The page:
Bagpipes and Shawms
This page refers to both medieval & Tudor instrumentsZoom straight to SHAWMS
What did they look like? ... and what evidence is there for that?Lots of people think bagpipes are Scottish.
Pipes in Medieval and Tudor times came in many shapes and sizes. We don't know all about them, and there aren't any left, so we have to rely on pictures and carvings from the time. To be bagpipes, they all have a bag, a chanter, where you play the tune, and usually one or more drones. Drones each play one note all the time.
(Probably not much fun being a drone, then.)
They also have a pipe to blow the air in, called the blowpipe.
|See pictures of modern re-constructions of bagpipes.
See images of old pictures and carvings.
IF you really want to show off, you call it ICONOGRAPHY !
P.S. Please be patient if you're not on broadband connection, these are quite big pictures and you may need to go and have a small snack while they download. But they're worth it!
|Click on this small picture to see a larger one.
It's still traditional to have the biniou and bombarde duet at weddings.
Click on the small picture to see a larger copy.
Another event where you may see them is at a Fest Noz, a Festival Night, where the whole town square may be filled with people of all ages (we saw babes in arms up to grandparents,) all dancing to the music, using traditional breton dances. Sadly I didn't have my camera with me that evening.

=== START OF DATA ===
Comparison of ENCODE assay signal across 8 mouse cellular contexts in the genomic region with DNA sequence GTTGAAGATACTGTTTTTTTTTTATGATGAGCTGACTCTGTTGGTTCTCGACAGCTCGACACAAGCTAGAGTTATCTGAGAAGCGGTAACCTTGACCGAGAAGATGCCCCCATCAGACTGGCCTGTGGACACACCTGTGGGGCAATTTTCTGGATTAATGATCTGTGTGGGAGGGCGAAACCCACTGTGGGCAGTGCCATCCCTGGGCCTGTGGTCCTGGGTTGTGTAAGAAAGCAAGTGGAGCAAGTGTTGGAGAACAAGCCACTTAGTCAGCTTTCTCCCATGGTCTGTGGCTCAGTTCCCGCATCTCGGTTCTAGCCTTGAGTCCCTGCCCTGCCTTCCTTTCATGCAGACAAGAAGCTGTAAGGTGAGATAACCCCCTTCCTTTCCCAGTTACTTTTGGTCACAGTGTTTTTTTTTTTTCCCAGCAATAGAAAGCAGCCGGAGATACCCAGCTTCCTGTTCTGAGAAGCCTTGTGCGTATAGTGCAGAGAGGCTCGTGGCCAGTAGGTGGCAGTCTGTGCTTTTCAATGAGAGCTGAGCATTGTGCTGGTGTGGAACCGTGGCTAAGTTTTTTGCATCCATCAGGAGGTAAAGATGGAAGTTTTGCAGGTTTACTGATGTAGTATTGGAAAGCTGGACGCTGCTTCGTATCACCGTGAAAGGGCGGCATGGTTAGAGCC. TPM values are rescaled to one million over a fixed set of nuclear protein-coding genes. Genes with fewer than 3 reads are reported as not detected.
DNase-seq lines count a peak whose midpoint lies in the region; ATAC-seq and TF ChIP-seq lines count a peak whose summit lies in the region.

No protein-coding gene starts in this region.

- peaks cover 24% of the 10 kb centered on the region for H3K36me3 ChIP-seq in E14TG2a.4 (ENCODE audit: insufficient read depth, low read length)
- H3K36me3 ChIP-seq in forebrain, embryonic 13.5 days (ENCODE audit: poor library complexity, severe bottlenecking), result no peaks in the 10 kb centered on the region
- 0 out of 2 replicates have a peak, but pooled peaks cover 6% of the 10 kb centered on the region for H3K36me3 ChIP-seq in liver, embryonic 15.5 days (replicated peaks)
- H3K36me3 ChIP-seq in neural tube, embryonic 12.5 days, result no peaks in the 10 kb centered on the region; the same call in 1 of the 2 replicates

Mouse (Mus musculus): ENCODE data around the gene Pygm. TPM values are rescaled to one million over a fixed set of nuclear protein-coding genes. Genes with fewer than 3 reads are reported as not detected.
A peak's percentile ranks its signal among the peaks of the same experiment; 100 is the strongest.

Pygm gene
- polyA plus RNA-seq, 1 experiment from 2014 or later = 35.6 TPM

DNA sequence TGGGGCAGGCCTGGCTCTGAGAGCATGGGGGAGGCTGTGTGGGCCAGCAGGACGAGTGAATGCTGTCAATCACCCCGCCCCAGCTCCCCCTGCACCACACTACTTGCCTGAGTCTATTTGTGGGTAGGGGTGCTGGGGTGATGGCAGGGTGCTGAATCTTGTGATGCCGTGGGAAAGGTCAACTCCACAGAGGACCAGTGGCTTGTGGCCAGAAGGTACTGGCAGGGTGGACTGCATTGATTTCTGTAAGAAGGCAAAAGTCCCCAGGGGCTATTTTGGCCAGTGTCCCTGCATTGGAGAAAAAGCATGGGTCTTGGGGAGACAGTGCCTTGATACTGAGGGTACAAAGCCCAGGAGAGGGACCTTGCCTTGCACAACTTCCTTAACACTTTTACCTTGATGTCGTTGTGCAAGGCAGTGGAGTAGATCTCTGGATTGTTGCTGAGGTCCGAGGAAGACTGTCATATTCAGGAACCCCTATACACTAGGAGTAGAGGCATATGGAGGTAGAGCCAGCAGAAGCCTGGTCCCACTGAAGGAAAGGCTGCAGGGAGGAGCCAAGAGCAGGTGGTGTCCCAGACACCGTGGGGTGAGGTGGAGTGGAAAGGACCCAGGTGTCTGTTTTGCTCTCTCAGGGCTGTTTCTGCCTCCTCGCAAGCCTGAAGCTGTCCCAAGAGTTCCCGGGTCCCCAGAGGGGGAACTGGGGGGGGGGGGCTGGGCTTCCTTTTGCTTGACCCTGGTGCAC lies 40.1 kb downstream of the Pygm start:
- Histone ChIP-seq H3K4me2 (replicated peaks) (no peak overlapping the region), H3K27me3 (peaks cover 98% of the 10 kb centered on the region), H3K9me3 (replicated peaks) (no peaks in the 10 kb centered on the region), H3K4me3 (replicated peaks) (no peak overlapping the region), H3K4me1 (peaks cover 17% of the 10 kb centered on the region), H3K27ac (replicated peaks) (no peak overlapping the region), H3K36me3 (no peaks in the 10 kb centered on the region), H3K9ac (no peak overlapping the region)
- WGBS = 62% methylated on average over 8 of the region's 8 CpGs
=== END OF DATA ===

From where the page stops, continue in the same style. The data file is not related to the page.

|... back to the top
The shawm on the left is clearly a modern copy similar to the one in Michael Praetorius' book Syntagma Musicum - the one on the right Try clicking on either shawm.
I hope to assemble more pictures of old instruments.
They come in various sizes and shapes, but have the reed poking out at the top, usually from a bit called the pirouette, and generally have a bell shape at the bottom end.
There are two holes side by side, (a bit below the hand in the picture.) One is blocked with wax. If you want to change from right to left handed playing, you just swap the wax round. Neat!
|See pictures of shawms new and old.
|Then there was the bass curtal...
|Here you see a modern reed, and a 400-or-so year-old one - two blades of cane reed fastened together so they press together at one end, and make a tube at the other.
If you don't yet know how to make a noise by blowing between your two thumbs with a grass stalk pressed together between them, you could get someone to show you, or you could keep quiet... and everyone will have a quieter life round you! (It makes a good shriek!)
The reed makes much the same noise. Stick it down the end of a wooden tube, and it gets a lot louder, and like a recorder, the finger holes make the right notes.
That is to say, when you've practised. Shawms are a LOT harder than recorders to keep in tune. As for bass curtals, people make a lot of unkind remarks about cows while you're practising. Just about all shawms are made from a round tube of wood. Some have metal or horn bells at the bottom end, to make them even louder.
Who played them?See the answer to the same question for bagpipes, further up. Shawms make your face look as if it's doing seriously hard work. It is - blowing a shawm IS hard work!. So again, the gentry would probably leave it to the professional musicians to do the work for them. ... as you can see from this picture, taken in Dover cinema of all places! (Thanks greatly for being allowed to use this pic.)